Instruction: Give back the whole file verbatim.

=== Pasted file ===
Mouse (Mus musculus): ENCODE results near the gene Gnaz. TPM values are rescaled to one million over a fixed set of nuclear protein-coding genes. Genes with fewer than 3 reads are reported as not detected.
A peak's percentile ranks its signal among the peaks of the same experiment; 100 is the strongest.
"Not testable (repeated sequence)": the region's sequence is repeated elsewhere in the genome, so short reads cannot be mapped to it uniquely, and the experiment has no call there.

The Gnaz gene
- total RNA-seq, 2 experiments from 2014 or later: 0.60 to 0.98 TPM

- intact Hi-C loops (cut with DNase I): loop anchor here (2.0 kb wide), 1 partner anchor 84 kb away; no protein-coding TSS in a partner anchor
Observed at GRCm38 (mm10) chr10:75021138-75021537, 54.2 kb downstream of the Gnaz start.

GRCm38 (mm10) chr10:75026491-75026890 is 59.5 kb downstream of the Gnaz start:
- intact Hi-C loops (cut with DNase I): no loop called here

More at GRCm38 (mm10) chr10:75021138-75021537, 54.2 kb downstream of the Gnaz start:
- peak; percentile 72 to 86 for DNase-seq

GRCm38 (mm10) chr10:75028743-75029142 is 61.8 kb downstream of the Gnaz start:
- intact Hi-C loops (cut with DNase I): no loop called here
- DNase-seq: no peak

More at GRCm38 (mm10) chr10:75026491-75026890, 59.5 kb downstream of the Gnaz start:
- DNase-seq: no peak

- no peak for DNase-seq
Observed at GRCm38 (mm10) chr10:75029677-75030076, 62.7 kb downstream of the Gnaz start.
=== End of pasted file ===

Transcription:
Mouse (Mus musculus): ENCODE results near the gene Gnaz. TPM values are rescaled to one million over a fixed set of nuclear protein-coding genes. Genes with fewer than 3 reads are reported as not detected.
A peak's percentile ranks its signal among the peaks of the same experiment; 100 is the strongest.
"Not testable (repeated sequence)": the region's sequence is repeated elsewhere in the genome, so short reads cannot be mapped to it uniquely, and the experiment has no call there.

The Gnaz gene
- total RNA-seq, 2 experiments from 2014 or later: 0.60 to 0.98 TPM

- intact Hi-C loops (cut with DNase I): loop anchor here (2.0 kb wide), 1 partner anchor 84 kb away; no protein-coding TSS in a partner anchor
Observed at GRCm38 (mm10) chr10:75021138-75021537, 54.2 kb downstream of the Gnaz start.

GRCm38 (mm10) chr10:75026491-75026890 is 59.5 kb downstream of the Gnaz start:
- intact Hi-C loops (cut with DNase I): no loop called here

More at GRCm38 (mm10) chr10:75021138-75021537, 54.2 kb downstream of the Gnaz start:
- peak; percentile 72 to 86 for DNase-seq

GRCm38 (mm10) chr10:75028743-75029142 is 61.8 kb downstream of the Gnaz start:
- intact Hi-C loops (cut with DNase I): no loop called here
- DNase-seq: no peak

More at GRCm38 (mm10) chr10:75026491-75026890, 59.5 kb downstream of the Gnaz start:
- DNase-seq: no peak

- no peak for DNase-seq
Observed at GRCm38 (mm10) chr10:75029677-75030076, 62.7 kb downstream of the Gnaz start.